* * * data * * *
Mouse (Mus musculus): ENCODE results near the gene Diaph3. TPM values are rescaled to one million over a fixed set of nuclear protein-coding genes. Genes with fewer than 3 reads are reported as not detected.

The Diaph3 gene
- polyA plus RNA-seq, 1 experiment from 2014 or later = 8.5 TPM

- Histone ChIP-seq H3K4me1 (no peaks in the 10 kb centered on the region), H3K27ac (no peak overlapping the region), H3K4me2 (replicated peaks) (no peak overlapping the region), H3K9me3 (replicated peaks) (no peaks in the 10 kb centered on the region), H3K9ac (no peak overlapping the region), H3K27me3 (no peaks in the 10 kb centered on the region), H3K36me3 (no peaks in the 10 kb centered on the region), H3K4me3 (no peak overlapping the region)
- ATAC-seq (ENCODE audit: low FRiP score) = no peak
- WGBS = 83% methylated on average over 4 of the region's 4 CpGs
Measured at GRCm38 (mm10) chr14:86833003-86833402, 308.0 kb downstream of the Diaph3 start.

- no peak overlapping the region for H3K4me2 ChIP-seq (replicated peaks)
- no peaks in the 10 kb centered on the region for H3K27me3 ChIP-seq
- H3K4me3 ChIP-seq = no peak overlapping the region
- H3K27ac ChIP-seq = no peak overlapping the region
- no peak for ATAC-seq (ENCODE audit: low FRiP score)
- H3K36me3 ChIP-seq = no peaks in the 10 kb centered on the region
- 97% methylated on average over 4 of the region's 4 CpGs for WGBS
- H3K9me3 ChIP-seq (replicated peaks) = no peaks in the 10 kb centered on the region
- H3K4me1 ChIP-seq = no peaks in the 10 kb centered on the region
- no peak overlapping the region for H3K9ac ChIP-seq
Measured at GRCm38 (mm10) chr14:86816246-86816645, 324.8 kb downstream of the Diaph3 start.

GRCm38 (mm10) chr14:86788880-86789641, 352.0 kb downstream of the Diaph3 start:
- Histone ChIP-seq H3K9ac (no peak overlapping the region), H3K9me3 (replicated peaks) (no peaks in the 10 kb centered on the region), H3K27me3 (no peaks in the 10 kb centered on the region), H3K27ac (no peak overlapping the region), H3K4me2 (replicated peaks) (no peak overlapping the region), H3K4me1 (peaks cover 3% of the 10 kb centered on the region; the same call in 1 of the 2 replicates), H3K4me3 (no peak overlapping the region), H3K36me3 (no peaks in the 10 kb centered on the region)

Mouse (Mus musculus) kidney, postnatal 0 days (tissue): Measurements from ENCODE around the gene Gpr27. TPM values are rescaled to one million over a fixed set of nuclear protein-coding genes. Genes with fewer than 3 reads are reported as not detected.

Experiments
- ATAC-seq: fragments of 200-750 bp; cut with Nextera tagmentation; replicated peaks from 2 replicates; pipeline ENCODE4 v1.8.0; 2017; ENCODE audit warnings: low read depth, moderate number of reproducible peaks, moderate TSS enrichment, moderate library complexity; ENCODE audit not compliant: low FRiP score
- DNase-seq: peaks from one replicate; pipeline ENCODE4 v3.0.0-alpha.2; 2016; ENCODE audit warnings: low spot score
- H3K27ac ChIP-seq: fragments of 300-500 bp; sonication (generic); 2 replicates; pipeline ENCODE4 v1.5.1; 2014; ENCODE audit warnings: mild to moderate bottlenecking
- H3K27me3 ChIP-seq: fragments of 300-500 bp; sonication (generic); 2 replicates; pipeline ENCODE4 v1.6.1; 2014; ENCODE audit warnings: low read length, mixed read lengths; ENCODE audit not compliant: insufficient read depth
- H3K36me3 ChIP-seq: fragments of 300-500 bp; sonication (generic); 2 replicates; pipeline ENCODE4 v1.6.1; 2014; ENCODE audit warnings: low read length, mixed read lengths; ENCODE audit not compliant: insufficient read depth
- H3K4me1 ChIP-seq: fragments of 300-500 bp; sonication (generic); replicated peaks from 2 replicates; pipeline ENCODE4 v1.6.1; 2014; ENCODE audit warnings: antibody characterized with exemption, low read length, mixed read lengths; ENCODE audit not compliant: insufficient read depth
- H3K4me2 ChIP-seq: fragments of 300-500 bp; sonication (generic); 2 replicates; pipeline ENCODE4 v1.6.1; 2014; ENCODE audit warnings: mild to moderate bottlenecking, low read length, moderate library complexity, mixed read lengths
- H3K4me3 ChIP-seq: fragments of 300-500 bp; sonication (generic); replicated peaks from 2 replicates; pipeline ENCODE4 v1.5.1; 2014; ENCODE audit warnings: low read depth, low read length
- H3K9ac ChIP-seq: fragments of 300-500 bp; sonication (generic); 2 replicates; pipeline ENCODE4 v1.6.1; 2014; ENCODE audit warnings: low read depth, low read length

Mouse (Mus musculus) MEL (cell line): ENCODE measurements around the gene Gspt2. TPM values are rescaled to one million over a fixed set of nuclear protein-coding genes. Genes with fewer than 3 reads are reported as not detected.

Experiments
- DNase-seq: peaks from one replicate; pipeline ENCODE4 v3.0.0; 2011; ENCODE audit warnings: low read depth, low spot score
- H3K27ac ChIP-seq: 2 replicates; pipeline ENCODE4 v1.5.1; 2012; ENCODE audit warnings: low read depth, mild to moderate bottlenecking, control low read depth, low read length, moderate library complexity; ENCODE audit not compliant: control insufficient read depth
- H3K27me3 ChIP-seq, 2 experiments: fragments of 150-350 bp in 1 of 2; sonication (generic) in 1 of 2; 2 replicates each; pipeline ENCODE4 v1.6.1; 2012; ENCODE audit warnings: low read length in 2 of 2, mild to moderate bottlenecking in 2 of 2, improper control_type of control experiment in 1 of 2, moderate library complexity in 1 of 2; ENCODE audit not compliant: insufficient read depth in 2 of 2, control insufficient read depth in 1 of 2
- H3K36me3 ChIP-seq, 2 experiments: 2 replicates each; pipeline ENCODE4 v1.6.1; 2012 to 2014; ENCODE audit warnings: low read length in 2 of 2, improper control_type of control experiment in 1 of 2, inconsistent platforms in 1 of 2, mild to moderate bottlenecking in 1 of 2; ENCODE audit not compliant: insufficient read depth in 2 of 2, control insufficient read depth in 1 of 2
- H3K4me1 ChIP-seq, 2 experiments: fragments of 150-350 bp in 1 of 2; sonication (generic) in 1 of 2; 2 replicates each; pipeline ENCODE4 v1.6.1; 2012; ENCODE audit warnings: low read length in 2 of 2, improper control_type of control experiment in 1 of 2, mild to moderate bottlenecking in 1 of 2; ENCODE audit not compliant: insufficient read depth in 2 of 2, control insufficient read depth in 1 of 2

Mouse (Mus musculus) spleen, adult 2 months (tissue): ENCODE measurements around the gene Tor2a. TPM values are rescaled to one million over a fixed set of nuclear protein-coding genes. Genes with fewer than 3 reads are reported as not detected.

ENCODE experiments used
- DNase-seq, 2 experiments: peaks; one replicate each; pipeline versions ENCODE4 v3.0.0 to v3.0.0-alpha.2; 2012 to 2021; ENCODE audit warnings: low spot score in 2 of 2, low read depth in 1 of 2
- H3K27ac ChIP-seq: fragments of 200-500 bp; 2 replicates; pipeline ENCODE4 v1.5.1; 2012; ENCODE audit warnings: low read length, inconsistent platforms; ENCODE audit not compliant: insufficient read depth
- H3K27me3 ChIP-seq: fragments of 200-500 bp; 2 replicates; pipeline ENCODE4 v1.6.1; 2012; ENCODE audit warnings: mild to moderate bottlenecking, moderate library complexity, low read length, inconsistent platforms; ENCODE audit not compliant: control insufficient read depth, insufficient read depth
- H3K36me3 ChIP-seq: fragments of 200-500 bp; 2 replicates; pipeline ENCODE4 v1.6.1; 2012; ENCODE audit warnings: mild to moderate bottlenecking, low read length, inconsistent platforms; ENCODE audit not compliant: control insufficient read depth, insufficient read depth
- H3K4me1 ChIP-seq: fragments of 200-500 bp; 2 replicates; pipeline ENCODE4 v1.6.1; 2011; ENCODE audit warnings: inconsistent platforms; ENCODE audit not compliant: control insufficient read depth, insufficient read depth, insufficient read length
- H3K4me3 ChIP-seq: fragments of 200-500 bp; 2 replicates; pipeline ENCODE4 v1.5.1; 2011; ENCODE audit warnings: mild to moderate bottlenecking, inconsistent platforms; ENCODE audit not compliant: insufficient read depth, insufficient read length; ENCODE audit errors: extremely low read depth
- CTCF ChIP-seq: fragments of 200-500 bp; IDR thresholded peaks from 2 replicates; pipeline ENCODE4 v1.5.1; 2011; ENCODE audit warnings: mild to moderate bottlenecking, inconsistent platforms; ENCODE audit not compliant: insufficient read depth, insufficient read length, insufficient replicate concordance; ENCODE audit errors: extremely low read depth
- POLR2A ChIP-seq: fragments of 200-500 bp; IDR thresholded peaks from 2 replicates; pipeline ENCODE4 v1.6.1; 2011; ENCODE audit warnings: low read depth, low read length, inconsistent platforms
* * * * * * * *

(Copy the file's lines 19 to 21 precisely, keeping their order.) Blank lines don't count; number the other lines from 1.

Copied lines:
GRCm38 (mm10) chr14:86788880-86789641, 352.0 kb downstream of the Diaph3 start:
- Histone ChIP-seq H3K9ac (no peak overlapping the region), H3K9me3 (replicated peaks) (no peaks in the 10 kb centered on the region), H3K27me3 (no peaks in the 10 kb centered on the region), H3K27ac (no peak overlapping the region), H3K4me2 (replicated peaks) (no peak overlapping the region), H3K4me1 (peaks cover 3% of the 10 kb centered on the region; the same call in 1 of the 2 replicates), H3K4me3 (no peak overlapping the region), H3K36me3 (no peaks in the 10 kb centered on the region)

Mouse (Mus musculus) kidney, postnatal 0 days (tissue): Measurements from ENCODE around the gene Gpr27. TPM values are rescaled to one million over a fixed set of nuclear protein-coding genes. Genes with fewer than 3 reads are reported as not detected.